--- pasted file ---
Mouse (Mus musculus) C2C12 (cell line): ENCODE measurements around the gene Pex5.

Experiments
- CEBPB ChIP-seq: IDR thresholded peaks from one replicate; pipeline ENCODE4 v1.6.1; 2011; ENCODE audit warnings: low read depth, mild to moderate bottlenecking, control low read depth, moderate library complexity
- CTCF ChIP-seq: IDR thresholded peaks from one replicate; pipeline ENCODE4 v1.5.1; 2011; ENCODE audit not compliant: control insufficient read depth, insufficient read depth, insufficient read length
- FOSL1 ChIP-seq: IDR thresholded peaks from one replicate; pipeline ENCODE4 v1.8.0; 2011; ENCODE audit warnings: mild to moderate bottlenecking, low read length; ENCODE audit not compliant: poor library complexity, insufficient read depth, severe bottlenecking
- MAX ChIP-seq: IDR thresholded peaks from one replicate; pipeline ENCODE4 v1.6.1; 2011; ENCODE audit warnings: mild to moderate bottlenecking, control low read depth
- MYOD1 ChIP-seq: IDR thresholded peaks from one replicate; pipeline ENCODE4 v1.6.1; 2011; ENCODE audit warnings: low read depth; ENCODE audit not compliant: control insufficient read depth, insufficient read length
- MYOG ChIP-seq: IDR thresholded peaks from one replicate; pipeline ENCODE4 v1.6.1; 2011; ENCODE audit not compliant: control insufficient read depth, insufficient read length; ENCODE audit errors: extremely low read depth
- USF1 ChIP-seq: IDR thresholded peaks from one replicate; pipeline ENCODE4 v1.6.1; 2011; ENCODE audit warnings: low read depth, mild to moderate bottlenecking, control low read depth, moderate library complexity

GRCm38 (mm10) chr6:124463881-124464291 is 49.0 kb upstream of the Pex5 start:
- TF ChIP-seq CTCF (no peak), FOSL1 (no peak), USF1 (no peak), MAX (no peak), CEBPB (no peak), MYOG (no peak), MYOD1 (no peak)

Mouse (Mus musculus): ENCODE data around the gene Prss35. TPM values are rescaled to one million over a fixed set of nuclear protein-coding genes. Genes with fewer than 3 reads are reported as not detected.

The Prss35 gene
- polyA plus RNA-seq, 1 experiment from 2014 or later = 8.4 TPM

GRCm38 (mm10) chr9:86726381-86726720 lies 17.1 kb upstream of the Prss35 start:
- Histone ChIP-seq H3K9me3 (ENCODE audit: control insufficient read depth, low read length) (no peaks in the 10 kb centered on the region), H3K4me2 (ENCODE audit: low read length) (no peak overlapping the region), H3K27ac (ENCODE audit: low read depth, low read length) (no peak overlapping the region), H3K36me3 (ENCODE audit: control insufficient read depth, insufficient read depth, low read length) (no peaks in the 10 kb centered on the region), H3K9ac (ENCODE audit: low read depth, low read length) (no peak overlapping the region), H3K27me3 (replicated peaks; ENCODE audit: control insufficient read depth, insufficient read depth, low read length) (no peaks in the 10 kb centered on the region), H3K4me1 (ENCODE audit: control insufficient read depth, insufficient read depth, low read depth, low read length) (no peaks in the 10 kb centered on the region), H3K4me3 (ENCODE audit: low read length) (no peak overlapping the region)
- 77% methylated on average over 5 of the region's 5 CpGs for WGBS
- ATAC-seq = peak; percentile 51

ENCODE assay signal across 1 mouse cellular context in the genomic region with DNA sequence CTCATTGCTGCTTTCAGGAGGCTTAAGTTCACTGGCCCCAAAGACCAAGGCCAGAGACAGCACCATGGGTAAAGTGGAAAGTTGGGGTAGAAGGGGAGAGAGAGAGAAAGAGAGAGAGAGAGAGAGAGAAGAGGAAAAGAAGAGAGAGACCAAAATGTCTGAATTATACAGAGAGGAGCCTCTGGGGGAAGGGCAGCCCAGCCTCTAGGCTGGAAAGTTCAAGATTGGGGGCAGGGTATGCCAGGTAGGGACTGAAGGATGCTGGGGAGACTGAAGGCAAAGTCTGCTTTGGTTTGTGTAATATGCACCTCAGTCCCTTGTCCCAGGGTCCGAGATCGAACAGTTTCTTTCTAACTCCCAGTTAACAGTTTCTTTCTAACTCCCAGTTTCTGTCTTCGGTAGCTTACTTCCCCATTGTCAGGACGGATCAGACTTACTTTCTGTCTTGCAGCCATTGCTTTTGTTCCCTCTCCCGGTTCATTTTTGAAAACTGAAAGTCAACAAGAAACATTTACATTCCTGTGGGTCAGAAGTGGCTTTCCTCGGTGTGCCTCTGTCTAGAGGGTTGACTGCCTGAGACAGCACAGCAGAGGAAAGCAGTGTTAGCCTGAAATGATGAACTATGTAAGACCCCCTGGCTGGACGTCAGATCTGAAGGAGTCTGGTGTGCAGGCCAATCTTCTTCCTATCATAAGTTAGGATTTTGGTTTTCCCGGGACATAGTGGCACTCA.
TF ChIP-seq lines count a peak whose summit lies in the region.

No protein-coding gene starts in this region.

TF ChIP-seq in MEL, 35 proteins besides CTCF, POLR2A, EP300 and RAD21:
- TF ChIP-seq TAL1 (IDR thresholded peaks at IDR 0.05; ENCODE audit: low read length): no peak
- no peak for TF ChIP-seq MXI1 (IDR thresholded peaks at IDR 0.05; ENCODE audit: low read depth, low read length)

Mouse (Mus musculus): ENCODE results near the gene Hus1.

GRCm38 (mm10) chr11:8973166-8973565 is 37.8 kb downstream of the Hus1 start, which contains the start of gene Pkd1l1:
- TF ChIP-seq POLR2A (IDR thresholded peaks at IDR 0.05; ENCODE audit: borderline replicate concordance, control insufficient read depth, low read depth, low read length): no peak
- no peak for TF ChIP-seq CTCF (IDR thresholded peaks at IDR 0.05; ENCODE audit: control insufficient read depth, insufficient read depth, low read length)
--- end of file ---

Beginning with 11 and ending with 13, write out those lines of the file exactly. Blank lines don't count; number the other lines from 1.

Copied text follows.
- TF ChIP-seq CTCF (no peak), FOSL1 (no peak), USF1 (no peak), MAX (no peak), CEBPB (no peak), MYOG (no peak), MYOD1 (no peak)

Mouse (Mus musculus): ENCODE data around the gene Prss35. TPM values are rescaled to one million over a fixed set of nuclear protein-coding genes. Genes with fewer than 3 reads are reported as not detected.

The Prss35 gene